Understanding Shame

    It is theorized that the key emotions that evoke shame are, hurt, failure and helplessness, which create anger, that when encompassed create shame. [11] The thing with shame and abuse is that it can stem backwards to early childhood, where an abuser reinforced feeling ashamed. As stated earlier, whenever shame is present, there is guilt and/or other emotions. To try and tackle shame by itself it extremely difficult, if not impossible, due to its complexities of being so self inflicted, a part of a person.

    Removing Shame

    If shame is tremendously difficult to shift by itself, then how do we reduce and/or remove shame? Well, you deal with the other emotions present that cause shame. You target guilt, hurt, failure, helplessness, disgust, etc, and by dealing with those emotions, shame lessens and/or removes.

    What many traumatized persons confuse regarding shame, and even other key emotions, is mixing past feelings with present feelings. You can heal present, you can understand the past, but if you remember feeling shame in childhood, that is different to feeling shame now based on past memories. Nothing you do now will remove your memory of feeling ashamed at an earlier period in your life. It is important that a person differentiates between the two. One is memory, the other is present tense. Present tense is where focus must be applied.

    You may still feel ashamed of the past, you may still carry shame with you because the past has not been dealt with, though you do not have to carry shame from past events into your future for the rest of your life. Thinking about past tense may invoke the feeling of being ashamed, memory, which is different than feeling ashamed, present tense.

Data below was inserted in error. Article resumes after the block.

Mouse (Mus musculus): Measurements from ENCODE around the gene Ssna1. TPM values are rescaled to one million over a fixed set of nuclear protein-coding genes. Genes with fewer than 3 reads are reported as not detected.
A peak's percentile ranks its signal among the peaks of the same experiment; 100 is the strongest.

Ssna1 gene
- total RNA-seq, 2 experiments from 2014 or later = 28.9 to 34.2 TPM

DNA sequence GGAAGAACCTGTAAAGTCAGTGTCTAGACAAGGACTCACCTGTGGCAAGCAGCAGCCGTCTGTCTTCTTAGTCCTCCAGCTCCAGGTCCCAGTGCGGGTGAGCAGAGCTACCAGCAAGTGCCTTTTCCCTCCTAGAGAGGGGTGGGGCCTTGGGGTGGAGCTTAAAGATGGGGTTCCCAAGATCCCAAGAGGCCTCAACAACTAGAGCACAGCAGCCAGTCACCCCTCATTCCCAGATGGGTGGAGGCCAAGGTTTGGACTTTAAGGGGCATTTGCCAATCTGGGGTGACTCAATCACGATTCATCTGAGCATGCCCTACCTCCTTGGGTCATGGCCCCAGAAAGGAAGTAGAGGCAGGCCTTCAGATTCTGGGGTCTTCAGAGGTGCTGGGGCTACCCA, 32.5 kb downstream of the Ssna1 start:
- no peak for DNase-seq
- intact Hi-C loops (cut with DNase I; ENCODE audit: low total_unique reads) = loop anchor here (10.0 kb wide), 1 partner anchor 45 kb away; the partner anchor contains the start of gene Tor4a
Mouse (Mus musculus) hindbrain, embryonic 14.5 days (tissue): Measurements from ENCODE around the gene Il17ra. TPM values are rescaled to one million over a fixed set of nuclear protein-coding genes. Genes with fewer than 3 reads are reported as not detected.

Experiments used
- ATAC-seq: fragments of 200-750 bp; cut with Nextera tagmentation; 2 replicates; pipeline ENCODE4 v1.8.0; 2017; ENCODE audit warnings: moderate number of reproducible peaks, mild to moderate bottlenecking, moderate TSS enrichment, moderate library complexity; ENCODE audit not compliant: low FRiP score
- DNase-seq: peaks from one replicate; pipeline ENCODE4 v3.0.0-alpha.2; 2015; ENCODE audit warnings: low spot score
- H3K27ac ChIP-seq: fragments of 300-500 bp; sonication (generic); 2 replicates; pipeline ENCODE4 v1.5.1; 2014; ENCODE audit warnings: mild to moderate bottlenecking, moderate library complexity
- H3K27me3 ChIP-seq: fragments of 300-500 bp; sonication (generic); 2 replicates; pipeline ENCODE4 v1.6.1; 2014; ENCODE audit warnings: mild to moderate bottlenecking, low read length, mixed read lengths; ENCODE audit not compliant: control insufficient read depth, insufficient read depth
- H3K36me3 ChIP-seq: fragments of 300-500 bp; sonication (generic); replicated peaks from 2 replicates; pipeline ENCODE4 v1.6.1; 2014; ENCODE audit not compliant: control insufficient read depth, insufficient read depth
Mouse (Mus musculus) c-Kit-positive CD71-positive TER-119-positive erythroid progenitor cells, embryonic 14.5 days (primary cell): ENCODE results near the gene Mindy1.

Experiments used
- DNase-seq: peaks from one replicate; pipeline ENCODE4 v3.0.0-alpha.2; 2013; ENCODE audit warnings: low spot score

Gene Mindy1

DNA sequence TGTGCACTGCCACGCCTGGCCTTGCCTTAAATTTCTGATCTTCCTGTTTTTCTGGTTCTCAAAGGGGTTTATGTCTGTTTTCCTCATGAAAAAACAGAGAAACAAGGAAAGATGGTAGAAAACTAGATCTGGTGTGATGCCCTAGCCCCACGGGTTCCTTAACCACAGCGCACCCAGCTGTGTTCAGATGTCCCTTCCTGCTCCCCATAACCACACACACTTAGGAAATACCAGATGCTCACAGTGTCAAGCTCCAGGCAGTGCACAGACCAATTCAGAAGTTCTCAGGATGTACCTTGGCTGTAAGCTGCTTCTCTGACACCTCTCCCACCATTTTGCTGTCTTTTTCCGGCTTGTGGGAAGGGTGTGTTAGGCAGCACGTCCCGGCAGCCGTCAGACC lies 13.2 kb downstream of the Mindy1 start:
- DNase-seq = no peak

Assertiveness and self-esteem behaviour techniques are the key to keeping shame in check within the future, once existing emotions have been dealt with, as most shame is associated to those with a low self-esteem and passive or aggressive personality. It is extremely unlikely you'll ever find a primarily assertive person with healthy self-esteem who carries a life-time of shame within them, because they have learnt how to deal with complex emotions and communicating with people, so they don't carry such negativity within.

    Examples Of Shame & Guilt Being Processed

    Due to the complexities and significance of shame and guilt within trauma, it would be unrealistic to not provide direct examples of real shame and guilt, and how the process is applied. A few key situations have been covered below:

    Family Values - Shame

    As adults, we learn our values based on our trusted sources, typically parents, then brothers and sisters, followed by other family / caregivers, during our upbringing. Physical abuse is not required to cause complex shame and guilt later in life, you just need screwed up family values to achieve an abuse cycle. These values are seen from poverty to extremist religious beliefs, to the richest of families through avoidance of contact.

    Muzikluvr said, "SEX is Shameful. It's gross, it's bumping uglies, it's inappropriate, it's nasty, men are the only ones who like it, anyone would be ashamed to admit a man was able to put himself inside you, that's disgusting! Being raped by an ugly man, gross! Being raped by an attractive man after you said you thought he was cute... your fault. Blame. Shame. Women get married so they DON'T have to have SEX anymore. I can't even relate to you, I would never come in here talking about having sex no matter how it happened. You must be more like a boy than a girl. There's something wrong with you. Shame. Shame. Shame. I'm not meeting their standards. I'm inadequate. I'm not natural."

    Family values can become quite a toxic and complex case of negative emotional core values being instilled, which are the most difficult to change, yet every behaviour can be changed. Lets look at the toxicity of negative core beliefs instilling shame from childhood:
    • Sex is shameful = I am at fault, guilty, if wanting or enjoying sex.
    • It's gross = If I have sex, then I am digusting.
    • It's bumping uglies = Human organs are disgusting.
    • Ashamed to admit a man was able to put himself inside you - sex is disgusting, I am disgusting for being raped, I am guilty for being raped.
    • Men are the only one's who like it = I am disgusting and guilty for wanting or enjoying sex.